March 8, 2015 |
Managing diabetes can be tough. Tracking weight, monitoring glucose levels, counting carbohydrate consumption, and getting adequate exercise can tax even the most obsessively compulsive personalities, leading to fatigue or burnout when it no longer seems possible or even valuable to stick with the program. "The problem with diabetes is that it never goes away," said endocrinologist Mark Schutta. "It's a lifestyle disease, and it's challenging to lose weight, to take several medications, to monitor blood sugars.
June 15, 2014 |
Medical education is in a crisis. According to a study in the Annals of Internal Medicine, half of 4,287 students surveyed at seven medical schools experienced burnout and 10 percent expressed suicidal ideation. And doctors aren't much better off; a second study in JAMA Internal Medicine of 7,288 physicians showed that almost half had experienced some symptom of burnout. The public image of doctors hasn't fared well, either. While the popular notion of doctors was once the wise and avuncular Marcus Welby, M.D., more recent portrayals tend toward Dr. Gregory House, a brilliant but annoying know-it-all with a decided God complex.
July 31, 2012 |
For years, as hospitals cut costs to survive ever-increasing financial pressures, nurses argued that inadequate staffing harms patients. California's controversial and, so far, unique response was to mandate minimum nurse-to-patient ratios, which, if applied locally, would prevent 222 surgical deaths annually in New Jersey and 264 in Pennsylvania, researchers here calculated in 2010. Now members of that same University of Pennsylvania team say they have figured out a key reason for that.
June 2, 2012 |
Three years after the recession's "official" end in June 2009, about 12 million people remain unemployed, with more than three jobless people for every opening, the U.S. Labor Department reports. So why do employers constantly whine about their inability to find the talent they need from an applicant pool that they say lacks skills, rudimentary educational abilities, and even a willingness to work? Sitting in his office at the University of Pennsylvania, Wharton management professor Peter Cappelli asked himself the same question.
October 9, 2009 |
The problem is obvious: Late in every season, Chase Utley becomes tired, and his performance suffers. So what can the Phillies do to address the issue in the future? Manager Charlie Manuel said that rather than try to change anything about Utley's intense approach, he would like an upgrade in the utility infield position, a player who can fill in for Utley and shortstop Jimmy Rollins when those two need a rest. Two members of this winter's free-agent class would fit that need: Mark DeRosa of the St. Louis Cardinals and Marco Scutaro of the Toronto Blue Jays.
August 25, 2006
Even if you're less impressed (or more exasperated) with Paul Vallas than the folks who gave him a standing ovation Wednesday, here's one reason to be glad Philadelphia's schools chief has a new contract. A hidden secret of school reform is this: Whatever you're doing, you've got to stick with it to get results. The annals of school reform are littered with examples of the "man with a plan" who rides in on a white steed, announces revolutionary change, then a couple of years later slinks away amid burnout or outrage, long before reforms can take root.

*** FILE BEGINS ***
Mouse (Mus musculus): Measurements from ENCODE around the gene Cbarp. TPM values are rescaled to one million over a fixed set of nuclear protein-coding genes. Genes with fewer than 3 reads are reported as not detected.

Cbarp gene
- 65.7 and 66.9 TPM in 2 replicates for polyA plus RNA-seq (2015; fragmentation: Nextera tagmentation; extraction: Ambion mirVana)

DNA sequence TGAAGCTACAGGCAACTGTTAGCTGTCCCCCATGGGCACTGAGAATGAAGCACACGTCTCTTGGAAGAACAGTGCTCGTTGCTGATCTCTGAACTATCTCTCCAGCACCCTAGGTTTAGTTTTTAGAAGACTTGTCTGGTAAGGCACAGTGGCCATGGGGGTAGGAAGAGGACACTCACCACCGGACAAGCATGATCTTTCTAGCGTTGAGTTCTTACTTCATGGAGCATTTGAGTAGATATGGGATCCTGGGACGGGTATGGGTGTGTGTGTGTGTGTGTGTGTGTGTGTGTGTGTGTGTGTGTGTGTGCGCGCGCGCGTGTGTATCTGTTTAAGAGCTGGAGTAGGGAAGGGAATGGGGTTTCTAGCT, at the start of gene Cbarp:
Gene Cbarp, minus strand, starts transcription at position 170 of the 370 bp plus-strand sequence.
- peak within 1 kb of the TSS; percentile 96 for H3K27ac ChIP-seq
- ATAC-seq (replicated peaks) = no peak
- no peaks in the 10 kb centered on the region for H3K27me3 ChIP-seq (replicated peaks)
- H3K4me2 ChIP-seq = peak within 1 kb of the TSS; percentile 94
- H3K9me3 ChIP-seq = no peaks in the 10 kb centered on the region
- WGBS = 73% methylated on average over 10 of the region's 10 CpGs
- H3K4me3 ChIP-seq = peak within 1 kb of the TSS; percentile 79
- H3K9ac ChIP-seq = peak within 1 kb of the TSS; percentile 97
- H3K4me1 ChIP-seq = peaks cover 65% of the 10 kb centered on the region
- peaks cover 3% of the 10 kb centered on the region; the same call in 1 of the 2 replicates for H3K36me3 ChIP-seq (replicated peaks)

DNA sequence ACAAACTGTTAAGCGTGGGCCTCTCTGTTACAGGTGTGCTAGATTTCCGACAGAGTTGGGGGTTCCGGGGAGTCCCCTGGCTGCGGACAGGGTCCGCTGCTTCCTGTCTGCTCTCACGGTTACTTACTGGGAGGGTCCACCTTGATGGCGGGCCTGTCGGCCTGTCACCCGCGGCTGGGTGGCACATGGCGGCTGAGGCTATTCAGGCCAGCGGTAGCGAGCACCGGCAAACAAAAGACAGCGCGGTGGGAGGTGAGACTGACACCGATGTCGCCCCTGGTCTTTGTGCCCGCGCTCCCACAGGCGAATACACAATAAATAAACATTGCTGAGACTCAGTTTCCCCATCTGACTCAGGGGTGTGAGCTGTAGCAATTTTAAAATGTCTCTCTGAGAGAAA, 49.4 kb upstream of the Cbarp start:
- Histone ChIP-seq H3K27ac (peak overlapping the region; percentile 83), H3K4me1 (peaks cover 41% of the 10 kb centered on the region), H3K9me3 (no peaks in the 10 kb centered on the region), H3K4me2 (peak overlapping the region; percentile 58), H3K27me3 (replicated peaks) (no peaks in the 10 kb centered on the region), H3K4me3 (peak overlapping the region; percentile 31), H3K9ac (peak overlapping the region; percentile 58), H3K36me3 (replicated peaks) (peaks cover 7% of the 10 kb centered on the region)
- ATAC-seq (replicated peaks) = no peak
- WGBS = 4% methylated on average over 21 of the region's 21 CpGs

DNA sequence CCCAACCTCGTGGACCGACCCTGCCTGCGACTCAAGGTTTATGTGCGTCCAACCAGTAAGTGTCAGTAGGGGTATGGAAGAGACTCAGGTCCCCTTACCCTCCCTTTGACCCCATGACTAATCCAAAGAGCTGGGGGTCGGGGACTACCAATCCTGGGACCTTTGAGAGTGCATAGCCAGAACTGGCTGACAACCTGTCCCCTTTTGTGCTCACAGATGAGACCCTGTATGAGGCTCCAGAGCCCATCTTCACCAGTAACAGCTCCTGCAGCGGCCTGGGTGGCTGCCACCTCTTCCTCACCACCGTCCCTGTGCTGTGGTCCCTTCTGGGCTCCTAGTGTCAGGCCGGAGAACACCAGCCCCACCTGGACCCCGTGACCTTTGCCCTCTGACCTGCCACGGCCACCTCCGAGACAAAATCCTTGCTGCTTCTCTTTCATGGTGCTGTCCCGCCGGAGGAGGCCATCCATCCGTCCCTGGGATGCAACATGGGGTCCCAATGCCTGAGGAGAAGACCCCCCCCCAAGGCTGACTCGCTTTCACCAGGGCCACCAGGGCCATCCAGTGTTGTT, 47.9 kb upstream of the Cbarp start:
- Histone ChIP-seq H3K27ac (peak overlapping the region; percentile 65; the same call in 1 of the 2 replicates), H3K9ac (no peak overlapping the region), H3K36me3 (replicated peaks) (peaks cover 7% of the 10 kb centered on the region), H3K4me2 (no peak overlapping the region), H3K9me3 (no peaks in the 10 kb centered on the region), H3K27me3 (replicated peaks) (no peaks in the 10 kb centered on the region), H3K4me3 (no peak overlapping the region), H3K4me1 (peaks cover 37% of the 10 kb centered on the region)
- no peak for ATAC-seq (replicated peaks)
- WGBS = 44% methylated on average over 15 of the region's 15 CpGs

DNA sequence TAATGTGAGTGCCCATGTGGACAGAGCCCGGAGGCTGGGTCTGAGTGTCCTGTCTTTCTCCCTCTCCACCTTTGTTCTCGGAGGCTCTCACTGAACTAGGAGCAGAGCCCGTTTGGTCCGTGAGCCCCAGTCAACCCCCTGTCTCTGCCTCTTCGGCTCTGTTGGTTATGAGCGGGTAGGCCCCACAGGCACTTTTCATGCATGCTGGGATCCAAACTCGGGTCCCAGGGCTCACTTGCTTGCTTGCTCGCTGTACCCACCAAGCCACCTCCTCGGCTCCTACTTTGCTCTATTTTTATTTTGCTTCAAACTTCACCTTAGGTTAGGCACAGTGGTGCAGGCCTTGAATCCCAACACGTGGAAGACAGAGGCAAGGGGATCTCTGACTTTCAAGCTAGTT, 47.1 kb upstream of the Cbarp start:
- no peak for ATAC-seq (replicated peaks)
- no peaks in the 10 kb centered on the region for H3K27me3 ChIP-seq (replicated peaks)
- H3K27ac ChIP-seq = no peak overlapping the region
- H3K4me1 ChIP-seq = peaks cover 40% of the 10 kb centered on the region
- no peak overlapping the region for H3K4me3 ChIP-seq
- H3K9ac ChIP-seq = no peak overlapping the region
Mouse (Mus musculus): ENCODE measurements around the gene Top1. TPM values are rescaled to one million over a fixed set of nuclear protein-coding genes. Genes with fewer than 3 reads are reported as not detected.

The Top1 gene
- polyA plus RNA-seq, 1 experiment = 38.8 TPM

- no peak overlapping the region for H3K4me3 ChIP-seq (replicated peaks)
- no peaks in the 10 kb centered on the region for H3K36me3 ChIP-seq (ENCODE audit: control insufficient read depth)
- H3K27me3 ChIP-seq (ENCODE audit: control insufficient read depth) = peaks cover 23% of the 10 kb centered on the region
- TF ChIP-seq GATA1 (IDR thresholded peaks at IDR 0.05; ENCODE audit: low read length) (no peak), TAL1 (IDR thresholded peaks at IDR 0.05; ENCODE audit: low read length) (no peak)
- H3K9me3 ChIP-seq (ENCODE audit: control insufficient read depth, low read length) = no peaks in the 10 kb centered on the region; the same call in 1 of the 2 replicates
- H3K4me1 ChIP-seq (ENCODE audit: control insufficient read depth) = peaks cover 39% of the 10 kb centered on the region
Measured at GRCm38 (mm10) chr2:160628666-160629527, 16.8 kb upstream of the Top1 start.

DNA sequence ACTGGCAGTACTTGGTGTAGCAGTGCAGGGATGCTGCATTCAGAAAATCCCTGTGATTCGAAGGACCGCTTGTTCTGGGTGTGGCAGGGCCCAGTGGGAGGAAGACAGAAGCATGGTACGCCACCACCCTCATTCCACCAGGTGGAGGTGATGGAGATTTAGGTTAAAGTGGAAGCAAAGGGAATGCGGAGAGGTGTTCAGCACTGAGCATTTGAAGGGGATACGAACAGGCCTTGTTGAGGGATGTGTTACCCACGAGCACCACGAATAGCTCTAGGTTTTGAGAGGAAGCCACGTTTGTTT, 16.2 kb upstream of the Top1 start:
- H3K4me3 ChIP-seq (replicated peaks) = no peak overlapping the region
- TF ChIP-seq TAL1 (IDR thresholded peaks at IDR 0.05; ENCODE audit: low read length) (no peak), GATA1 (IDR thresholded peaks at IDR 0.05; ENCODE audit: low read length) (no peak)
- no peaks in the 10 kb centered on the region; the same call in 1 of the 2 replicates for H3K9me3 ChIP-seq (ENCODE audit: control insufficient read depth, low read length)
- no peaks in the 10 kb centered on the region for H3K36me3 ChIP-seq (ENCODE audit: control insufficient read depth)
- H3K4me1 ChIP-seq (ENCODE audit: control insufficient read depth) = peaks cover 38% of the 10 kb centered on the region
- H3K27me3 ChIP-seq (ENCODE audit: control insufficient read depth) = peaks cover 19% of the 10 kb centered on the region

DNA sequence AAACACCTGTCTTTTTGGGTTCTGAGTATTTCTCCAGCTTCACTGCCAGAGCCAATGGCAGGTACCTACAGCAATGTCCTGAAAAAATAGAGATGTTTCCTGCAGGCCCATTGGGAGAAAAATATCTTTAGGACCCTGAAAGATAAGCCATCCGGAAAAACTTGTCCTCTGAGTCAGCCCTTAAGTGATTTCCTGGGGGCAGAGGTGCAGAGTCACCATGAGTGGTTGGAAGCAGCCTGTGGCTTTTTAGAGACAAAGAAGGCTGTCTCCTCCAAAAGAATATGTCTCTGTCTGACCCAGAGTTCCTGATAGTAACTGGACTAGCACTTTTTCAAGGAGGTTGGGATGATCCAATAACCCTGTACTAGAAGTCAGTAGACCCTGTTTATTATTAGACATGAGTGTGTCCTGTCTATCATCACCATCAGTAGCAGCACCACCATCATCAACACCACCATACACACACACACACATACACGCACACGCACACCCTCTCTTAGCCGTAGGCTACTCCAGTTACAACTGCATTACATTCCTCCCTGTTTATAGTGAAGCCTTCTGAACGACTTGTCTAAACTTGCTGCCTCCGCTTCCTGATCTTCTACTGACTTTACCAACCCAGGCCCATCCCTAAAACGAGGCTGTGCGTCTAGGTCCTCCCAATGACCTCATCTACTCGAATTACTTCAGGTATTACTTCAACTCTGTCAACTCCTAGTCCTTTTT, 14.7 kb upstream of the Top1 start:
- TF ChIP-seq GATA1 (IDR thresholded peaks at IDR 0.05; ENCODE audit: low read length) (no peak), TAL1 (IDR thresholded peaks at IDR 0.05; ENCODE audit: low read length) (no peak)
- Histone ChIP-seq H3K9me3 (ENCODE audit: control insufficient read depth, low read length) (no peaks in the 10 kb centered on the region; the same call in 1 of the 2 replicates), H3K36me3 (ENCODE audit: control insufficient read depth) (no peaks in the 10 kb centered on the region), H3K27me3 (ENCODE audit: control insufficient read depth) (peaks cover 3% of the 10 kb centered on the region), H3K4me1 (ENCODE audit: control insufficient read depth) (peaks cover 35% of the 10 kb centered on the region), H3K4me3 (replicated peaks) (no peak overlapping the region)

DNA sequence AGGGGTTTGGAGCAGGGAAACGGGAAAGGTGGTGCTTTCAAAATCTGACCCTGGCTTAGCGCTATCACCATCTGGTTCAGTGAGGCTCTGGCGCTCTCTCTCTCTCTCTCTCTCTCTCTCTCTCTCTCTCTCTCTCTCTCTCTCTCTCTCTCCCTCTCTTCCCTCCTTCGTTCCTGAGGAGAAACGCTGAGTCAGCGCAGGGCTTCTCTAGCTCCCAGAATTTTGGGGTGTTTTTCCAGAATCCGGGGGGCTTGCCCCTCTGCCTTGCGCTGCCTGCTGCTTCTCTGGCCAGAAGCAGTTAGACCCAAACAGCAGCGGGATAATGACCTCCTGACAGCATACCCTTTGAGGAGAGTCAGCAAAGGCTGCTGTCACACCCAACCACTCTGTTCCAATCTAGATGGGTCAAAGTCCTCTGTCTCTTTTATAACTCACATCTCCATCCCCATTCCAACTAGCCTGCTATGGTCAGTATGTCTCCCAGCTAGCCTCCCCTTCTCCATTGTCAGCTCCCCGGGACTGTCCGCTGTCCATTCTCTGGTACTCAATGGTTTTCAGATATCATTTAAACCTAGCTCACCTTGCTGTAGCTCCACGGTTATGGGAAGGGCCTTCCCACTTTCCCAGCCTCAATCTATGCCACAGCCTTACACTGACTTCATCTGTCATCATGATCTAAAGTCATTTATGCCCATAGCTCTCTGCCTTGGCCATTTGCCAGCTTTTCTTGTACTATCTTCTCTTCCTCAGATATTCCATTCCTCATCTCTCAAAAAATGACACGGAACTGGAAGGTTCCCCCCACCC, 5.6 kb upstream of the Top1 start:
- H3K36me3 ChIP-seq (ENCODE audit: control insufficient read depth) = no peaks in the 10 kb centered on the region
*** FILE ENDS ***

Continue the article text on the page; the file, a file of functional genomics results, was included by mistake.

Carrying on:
June 21, 2006 |
Two weeks into her job as a crime victim advocate in Kensington, Lula Scott stood frozen in fear as a man ran past her on the street, gun raised and aimed at another man. The gunman looked at Scott and the others standing around, then lowered his weapon. Scott wanted to help people when she accepted the job at East Division Crime Victim Services after 28 years of nursing, but she didn't know she would witness violence on the job. "I said to myself, 'I'm not going back.
November 9, 2005 |
Faking your feelings at work, especially if your boss pressures you to do it, is an important factor in burnout, according to new research from the University of Pennsylvania. Call-center employees were more likely to feel "emotionally exhausted" - a major component of burnout - if their supervisors stressed strict rules of telephone behavior, such as expecting workers to be nice no matter how rude the caller. While good phone manners are clearly important, companies can pay a high price for requiring perfection.
August 28, 2005 |
Dick Vermeil, considered one of the best Eagles coaches ever, walked away in 1982 after just seven NFL seasons because, he said, he was "burned out. " He was 45. Eddie Bond, a senior-to-be at Eastern High School, wants to walk away from a year-round life of basketball, because of burnout. "I definitely have it," Bond said. "I guess that's bad to say. " Especially if you're 17. Unlike Vermeil, though, Bond has not quit. His father told him that he either needed to play or, gulp, get a job. The 5-foot-9 guard from Berlin chose hoops.
February 5, 2005 |
OK, tomorrow is the big day, the one some of us have been awaiting impatiently for 24 years! So excuse us if we're crazy-pumped here in Eagles nation. But remember, the Super Bowl and its attendant hoopla seem to last longer than a Jerry Lewis telethon. The important thing is, you don't want to peak too early. Otherwise you'll fry out on adrenaline and end up on the floor, curled in a fetal position, hoarse and exhausted, drooling nacho flavoring just as David Akers or Adam Vinatieri is teeing up the kickoff (about 6:18 p.m.)